I visited the You Say You Want a Revolution? Records and Rebels 1966 - 1970 exhibition at London’s Victoria and Albert Museum in November 2016 and came away very pleased that I made the excursion. Having arrived in the outer London suburb of Bexley in 1978 from what was then the parochial, cultural cul-de-sac of south Cumbria, I travelled up to central London almost every weekend and proceeded to take in as much art, music, theatre and as many museums as possible, but that visit in 2016 was the first time I’d been to the V&A. It was a conscious choice to avoid walking through those particular doors; a decision taken because of my bias towards the sciences and of ignorance in equal measure. After all, South Kensington boasted the Science Museum and the Natural History Museum and what I understood to comprise the V&A collection or their special exhibits never appealed. It seemed to me that it was all about fashion, past and present, and it would be hard to imagine anyone more unfashionable than me as I clung on to progressive rock music and the associated early 70s dress sense. I even branded it as imperialistic... Dressing like a dunce in a trench coat didn’t stop me attempting to broaden my horizons, seeking out things like minimalist sculpture Equivalent VIII, better known as the pile of bricks by Carl Andre at the Tate Gallery, or going to see Warren Mitchell in Arthur Miller’s Death of a Salesman at the National Theatre, though my more regular jaunts tended to be student concession seats at the Aldwych Theatre for Royal Shakespeare Company productions or the National Gallery where I could indulge in more mainstream culture without charge, but it was the galleries at the Natural History and Science Museums which most interested me, where I was delighted to discover links to my home town: a large plug of haematite in the former and a Bessemer Converter in the latter.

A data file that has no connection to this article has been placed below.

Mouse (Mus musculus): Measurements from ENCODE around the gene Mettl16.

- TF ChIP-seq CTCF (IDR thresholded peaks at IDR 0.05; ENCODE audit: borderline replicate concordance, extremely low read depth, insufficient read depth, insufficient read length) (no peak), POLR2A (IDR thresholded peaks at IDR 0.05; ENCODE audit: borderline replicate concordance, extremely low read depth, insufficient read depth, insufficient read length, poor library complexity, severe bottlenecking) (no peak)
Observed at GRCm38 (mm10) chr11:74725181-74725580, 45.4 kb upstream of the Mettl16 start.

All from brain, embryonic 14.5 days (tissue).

Equivalent VIII (Carl Andre, 1966)
How times change, because The V&A turned out to be a bit of a revelation. As far as I’m concerned the attractiveness of the venue increased under the directorship of Martin Roth so it’s a shame that he felt he had to return to his native Germany after reflecting on the decision by a tiny majority of the British voting public to leave the European Union. The building itself is quite stunning and whereas I’m not interested in all the decorative arts (things like the jewellery collection, for example) there are rooms devoted to architecture which are jaw-dropping. It would be impossible not to be impressed by the gallery containing the enormous plaster cast of Trajan’s column.